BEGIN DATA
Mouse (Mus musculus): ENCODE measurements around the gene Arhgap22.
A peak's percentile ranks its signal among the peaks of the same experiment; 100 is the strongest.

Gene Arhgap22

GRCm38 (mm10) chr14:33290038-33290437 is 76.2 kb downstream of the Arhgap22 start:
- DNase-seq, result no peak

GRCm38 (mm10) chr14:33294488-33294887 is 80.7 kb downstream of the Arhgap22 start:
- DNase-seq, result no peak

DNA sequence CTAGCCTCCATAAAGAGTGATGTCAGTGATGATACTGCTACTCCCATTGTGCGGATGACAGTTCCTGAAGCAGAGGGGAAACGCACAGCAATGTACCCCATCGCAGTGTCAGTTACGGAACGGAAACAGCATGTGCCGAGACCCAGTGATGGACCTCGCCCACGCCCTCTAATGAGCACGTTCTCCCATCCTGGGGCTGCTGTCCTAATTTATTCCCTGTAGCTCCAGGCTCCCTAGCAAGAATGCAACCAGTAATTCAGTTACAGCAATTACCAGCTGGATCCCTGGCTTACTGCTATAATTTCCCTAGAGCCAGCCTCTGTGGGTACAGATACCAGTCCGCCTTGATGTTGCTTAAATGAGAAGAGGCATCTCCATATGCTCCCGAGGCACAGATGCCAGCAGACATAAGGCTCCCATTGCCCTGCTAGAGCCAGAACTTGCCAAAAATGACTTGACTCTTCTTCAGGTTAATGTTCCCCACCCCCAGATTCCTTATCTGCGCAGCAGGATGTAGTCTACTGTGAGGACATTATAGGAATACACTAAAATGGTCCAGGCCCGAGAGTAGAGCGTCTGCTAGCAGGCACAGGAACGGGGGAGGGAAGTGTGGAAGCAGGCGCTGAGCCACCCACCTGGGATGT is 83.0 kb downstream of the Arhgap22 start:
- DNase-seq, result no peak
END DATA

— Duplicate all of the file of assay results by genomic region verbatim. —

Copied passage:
Mouse (Mus musculus): ENCODE measurements around the gene Arhgap22.
A peak's percentile ranks its signal among the peaks of the same experiment; 100 is the strongest.

Gene Arhgap22

GRCm38 (mm10) chr14:33290038-33290437 is 76.2 kb downstream of the Arhgap22 start:
- DNase-seq, result no peak

GRCm38 (mm10) chr14:33294488-33294887 is 80.7 kb downstream of the Arhgap22 start:
- DNase-seq, result no peak

DNA sequence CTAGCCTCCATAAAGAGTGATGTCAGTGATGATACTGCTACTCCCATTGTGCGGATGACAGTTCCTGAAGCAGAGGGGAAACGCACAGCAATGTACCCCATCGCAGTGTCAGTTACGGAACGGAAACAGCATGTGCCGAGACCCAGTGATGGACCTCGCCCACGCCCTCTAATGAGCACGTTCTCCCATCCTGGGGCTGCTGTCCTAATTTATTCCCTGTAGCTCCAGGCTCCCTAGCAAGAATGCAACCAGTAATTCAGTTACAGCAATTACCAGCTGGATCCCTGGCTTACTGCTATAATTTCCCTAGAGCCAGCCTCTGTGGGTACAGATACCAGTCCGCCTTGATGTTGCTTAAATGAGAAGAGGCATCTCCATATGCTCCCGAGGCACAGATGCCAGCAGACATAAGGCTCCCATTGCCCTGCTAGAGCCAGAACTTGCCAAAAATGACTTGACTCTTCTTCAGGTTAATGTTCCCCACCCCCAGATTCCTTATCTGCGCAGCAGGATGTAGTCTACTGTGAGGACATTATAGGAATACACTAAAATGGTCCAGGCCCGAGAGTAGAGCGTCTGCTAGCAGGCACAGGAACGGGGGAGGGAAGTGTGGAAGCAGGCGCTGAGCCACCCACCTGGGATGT is 83.0 kb downstream of the Arhgap22 start:
- DNase-seq, result no peak